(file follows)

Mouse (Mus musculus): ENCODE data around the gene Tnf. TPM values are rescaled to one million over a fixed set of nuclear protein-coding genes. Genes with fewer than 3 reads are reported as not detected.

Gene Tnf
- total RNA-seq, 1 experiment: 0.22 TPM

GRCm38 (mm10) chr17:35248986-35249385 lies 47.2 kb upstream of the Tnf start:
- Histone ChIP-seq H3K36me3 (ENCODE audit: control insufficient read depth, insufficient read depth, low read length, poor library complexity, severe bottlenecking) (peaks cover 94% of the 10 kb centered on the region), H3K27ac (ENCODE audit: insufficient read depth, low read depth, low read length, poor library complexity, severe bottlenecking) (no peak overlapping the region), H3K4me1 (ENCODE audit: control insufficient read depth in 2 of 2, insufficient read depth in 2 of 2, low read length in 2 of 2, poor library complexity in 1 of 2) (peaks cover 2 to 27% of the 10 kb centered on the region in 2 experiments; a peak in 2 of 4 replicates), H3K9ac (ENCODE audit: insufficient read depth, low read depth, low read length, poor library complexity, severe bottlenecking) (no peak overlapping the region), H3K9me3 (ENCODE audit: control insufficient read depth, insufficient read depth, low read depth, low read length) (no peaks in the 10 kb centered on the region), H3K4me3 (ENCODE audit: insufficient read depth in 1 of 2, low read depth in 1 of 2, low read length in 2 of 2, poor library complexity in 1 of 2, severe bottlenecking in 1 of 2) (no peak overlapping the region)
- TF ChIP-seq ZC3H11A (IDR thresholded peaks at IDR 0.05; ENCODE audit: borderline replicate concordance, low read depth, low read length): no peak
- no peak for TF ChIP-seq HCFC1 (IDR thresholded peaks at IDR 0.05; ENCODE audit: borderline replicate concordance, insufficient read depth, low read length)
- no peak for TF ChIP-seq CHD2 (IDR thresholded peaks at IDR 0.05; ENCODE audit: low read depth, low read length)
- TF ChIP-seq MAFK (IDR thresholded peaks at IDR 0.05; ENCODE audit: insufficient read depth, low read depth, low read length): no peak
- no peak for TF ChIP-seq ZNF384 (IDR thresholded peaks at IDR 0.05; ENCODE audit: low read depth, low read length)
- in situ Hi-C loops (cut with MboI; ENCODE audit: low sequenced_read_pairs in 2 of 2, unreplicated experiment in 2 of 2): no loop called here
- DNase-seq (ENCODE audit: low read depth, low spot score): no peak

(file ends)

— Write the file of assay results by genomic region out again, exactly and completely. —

Mouse (Mus musculus): ENCODE data around the gene Tnf. TPM values are rescaled to one million over a fixed set of nuclear protein-coding genes. Genes with fewer than 3 reads are reported as not detected.

Gene Tnf
- total RNA-seq, 1 experiment: 0.22 TPM

GRCm38 (mm10) chr17:35248986-35249385 lies 47.2 kb upstream of the Tnf start:
- Histone ChIP-seq H3K36me3 (ENCODE audit: control insufficient read depth, insufficient read depth, low read length, poor library complexity, severe bottlenecking) (peaks cover 94% of the 10 kb centered on the region), H3K27ac (ENCODE audit: insufficient read depth, low read depth, low read length, poor library complexity, severe bottlenecking) (no peak overlapping the region), H3K4me1 (ENCODE audit: control insufficient read depth in 2 of 2, insufficient read depth in 2 of 2, low read length in 2 of 2, poor library complexity in 1 of 2) (peaks cover 2 to 27% of the 10 kb centered on the region in 2 experiments; a peak in 2 of 4 replicates), H3K9ac (ENCODE audit: insufficient read depth, low read depth, low read length, poor library complexity, severe bottlenecking) (no peak overlapping the region), H3K9me3 (ENCODE audit: control insufficient read depth, insufficient read depth, low read depth, low read length) (no peaks in the 10 kb centered on the region), H3K4me3 (ENCODE audit: insufficient read depth in 1 of 2, low read depth in 1 of 2, low read length in 2 of 2, poor library complexity in 1 of 2, severe bottlenecking in 1 of 2) (no peak overlapping the region)
- TF ChIP-seq ZC3H11A (IDR thresholded peaks at IDR 0.05; ENCODE audit: borderline replicate concordance, low read depth, low read length): no peak
- no peak for TF ChIP-seq HCFC1 (IDR thresholded peaks at IDR 0.05; ENCODE audit: borderline replicate concordance, insufficient read depth, low read length)
- no peak for TF ChIP-seq CHD2 (IDR thresholded peaks at IDR 0.05; ENCODE audit: low read depth, low read length)
- TF ChIP-seq MAFK (IDR thresholded peaks at IDR 0.05; ENCODE audit: insufficient read depth, low read depth, low read length): no peak
- no peak for TF ChIP-seq ZNF384 (IDR thresholded peaks at IDR 0.05; ENCODE audit: low read depth, low read length)
- in situ Hi-C loops (cut with MboI; ENCODE audit: low sequenced_read_pairs in 2 of 2, unreplicated experiment in 2 of 2): no loop called here
- DNase-seq (ENCODE audit: low read depth, low spot score): no peak